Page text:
Cultivars of flowering dogwood (Cornus florida L.) are commercially propagated by vegetative methods such as rooting cuttings or grafting. The results of these methods can be unpredictable. A reliable method of producing dogwoods through tissue culture would be very useful to rapidly produce many copies of important genotypes with horticulturally important characters such as resistance to diseases. One of the primary difficulties of propagating dogwoods (seedlings only) by axillary bud multiplication has been the low rooting efficiency of the microshoots. Various treatments were tried in order to enhance rooting. Eighty-three percent of microshoots harvested between 5 and 7 weeks and treated continuously with 4.9 micromolar IBA rooted after 4 weeks, whereas <20% of microshoots harvested before 5 weeks and after 7 weeks rooted after 4 weeks of continuous exposure to IBA. Differences were also observed in rooting potentials of microshoots that had reddish brown stems rooting at a higher frequency compared to those that had green stems. We hope to translate this method to the propagation of cultivars and potential new releases.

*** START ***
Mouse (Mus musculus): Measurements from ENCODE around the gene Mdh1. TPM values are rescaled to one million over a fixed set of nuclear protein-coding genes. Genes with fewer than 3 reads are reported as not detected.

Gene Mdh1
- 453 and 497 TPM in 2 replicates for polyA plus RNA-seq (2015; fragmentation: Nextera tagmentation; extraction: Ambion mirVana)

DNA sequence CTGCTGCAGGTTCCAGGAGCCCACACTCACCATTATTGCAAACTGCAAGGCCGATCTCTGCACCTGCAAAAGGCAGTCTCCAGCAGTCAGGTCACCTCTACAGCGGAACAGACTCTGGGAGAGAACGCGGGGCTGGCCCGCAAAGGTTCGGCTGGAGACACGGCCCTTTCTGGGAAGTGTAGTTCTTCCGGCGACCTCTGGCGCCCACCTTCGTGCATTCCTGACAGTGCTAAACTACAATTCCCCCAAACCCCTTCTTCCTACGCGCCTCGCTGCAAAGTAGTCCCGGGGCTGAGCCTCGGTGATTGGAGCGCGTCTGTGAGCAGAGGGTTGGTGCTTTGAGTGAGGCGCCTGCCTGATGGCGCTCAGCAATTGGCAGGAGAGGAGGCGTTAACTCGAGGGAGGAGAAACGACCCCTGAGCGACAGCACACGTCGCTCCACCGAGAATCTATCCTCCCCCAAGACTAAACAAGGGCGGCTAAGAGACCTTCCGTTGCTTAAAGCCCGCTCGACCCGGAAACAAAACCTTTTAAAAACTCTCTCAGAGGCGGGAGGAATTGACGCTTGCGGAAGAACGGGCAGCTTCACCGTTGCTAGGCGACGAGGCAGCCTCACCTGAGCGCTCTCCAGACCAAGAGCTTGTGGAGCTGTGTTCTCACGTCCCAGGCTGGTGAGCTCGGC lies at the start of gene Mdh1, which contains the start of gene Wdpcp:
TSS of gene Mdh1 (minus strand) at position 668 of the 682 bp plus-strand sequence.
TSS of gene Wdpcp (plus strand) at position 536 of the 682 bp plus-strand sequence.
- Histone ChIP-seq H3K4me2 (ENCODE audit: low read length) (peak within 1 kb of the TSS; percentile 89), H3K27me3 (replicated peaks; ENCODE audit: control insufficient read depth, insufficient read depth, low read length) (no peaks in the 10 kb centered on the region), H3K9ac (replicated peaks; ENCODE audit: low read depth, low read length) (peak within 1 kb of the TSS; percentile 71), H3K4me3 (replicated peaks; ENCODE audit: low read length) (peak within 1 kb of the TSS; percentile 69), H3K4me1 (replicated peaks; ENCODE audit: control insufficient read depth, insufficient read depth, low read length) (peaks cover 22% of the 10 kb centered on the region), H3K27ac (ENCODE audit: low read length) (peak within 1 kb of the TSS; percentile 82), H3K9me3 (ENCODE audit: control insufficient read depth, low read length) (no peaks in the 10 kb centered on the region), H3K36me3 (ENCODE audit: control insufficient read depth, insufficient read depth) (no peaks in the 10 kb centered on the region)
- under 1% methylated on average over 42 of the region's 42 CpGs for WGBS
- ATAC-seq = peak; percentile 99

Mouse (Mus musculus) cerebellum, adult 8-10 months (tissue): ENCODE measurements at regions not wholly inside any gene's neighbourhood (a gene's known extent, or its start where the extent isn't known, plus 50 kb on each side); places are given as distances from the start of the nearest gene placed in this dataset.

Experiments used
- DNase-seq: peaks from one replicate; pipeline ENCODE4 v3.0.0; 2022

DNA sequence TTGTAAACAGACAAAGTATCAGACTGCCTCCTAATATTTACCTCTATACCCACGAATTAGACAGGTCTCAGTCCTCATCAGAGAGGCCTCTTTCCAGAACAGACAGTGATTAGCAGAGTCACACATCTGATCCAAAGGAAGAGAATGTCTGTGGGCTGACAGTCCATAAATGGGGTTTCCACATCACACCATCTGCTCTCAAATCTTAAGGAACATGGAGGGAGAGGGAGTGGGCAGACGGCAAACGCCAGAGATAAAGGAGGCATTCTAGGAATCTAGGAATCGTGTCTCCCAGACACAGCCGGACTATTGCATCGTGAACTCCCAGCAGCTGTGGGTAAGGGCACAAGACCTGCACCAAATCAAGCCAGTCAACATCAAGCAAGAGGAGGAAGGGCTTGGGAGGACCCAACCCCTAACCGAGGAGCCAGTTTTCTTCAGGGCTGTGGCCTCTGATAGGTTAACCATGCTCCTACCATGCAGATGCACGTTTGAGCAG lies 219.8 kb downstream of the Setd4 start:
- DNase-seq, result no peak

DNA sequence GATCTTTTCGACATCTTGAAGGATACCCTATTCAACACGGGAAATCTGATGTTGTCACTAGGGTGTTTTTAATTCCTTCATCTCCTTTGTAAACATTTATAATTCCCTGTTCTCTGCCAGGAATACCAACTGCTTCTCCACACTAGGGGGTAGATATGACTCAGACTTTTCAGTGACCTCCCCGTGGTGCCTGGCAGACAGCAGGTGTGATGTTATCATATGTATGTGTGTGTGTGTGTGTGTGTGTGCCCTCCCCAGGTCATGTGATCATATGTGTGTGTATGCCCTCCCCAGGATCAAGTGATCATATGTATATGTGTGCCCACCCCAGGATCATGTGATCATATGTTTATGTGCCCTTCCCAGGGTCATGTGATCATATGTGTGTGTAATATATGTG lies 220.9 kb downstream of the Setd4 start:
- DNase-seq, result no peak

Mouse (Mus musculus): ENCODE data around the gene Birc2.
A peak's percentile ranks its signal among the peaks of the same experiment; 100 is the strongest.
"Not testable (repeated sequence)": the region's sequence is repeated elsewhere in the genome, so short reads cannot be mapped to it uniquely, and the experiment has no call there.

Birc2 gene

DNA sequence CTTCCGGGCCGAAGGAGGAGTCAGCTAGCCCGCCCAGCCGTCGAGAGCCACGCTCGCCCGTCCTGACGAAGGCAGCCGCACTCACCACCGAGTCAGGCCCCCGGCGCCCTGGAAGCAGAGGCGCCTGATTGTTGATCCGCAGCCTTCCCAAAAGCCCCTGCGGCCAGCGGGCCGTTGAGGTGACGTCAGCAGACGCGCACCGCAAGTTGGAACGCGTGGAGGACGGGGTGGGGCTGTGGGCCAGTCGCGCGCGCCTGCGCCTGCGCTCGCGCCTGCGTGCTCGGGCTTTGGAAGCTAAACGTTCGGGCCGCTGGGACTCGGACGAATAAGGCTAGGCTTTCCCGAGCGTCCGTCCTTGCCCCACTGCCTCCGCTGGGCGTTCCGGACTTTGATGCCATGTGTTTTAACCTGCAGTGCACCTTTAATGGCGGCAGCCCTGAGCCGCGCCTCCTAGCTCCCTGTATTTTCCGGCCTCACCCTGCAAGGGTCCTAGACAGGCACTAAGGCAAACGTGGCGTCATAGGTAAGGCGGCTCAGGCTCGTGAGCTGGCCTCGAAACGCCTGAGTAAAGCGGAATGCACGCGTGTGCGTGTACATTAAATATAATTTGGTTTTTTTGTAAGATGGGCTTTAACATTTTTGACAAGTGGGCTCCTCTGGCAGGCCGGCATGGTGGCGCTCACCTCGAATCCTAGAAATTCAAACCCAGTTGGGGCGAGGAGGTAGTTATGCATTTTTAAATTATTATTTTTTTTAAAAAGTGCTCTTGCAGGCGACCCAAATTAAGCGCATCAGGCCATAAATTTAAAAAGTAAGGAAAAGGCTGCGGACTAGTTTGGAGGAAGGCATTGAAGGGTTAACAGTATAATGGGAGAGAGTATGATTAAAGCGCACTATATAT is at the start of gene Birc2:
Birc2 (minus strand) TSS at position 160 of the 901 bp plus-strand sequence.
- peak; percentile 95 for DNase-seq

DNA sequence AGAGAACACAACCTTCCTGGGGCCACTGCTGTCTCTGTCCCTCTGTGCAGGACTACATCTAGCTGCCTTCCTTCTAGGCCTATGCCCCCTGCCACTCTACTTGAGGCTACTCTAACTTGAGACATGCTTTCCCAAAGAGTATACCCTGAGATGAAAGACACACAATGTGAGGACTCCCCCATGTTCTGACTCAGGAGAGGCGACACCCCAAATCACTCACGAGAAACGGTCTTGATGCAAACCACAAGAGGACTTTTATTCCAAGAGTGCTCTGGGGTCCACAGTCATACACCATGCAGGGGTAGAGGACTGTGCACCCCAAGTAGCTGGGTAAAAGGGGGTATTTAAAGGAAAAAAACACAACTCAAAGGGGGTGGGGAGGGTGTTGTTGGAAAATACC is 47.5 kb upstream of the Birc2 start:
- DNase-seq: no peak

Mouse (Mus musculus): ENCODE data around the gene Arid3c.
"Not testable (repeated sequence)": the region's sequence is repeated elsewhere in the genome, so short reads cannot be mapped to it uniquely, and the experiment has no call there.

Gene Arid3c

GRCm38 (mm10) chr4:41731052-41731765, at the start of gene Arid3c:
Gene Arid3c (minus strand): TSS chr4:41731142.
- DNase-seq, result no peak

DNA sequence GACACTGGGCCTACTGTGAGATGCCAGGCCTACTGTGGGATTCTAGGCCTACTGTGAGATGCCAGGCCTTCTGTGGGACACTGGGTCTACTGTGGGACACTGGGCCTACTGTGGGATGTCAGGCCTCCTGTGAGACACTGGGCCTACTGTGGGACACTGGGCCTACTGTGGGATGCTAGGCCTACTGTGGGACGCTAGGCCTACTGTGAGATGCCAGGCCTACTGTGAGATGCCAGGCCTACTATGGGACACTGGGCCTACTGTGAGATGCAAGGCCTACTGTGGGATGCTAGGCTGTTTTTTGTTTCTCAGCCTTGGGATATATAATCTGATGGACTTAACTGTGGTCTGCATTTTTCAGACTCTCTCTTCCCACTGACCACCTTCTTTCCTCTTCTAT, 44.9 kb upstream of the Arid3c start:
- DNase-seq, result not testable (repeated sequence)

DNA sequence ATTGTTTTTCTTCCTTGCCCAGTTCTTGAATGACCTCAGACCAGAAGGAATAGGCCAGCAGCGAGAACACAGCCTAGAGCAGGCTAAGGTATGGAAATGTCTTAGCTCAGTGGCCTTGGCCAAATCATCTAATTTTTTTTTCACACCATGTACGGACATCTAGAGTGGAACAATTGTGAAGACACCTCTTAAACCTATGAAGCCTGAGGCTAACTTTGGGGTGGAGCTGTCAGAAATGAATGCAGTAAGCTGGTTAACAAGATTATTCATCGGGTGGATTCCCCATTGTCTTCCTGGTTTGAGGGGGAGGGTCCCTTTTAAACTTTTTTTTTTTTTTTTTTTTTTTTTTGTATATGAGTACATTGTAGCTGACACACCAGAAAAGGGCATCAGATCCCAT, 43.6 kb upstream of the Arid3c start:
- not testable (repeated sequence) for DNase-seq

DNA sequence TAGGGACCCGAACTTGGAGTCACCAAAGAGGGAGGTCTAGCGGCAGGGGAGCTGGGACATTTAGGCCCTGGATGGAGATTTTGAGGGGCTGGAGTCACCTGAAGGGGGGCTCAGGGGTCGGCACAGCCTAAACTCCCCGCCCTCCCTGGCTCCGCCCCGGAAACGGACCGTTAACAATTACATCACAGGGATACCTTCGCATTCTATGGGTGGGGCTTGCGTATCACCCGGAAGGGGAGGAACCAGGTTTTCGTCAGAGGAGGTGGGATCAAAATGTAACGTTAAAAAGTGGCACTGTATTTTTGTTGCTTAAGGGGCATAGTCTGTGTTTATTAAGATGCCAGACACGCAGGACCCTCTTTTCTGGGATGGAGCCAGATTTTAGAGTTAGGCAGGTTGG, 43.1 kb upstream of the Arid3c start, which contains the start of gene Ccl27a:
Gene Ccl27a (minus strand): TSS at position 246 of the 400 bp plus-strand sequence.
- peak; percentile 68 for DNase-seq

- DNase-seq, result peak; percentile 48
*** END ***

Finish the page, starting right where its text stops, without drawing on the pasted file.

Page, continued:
Anjana R. Sharma, Robert N. Trigiano, Willard T. Witte and Otto J. Schwarz
Margaret W. Kirika, Jane W. Kahia, Lucien N. Diby, Eliud M. Njagi, Colombe Dadjo and Christophe Kouame
Murashige and Skoog (1962) (MS) basal salts. On the other hand, for regeneration of microshoot, the MS media was supplemented with 3% (w/v) sucrose, BAP evaluated at 2.15, 4.30, 6.46, and 8.61 mg/L, and kinetin at 2.25, 4.50, 6.75, and 9.0 mg/L in separate
Clare Bowen-O'Connor, John Hubstenberger, Dawn Van Leeuwen and Rolston St. Hilaire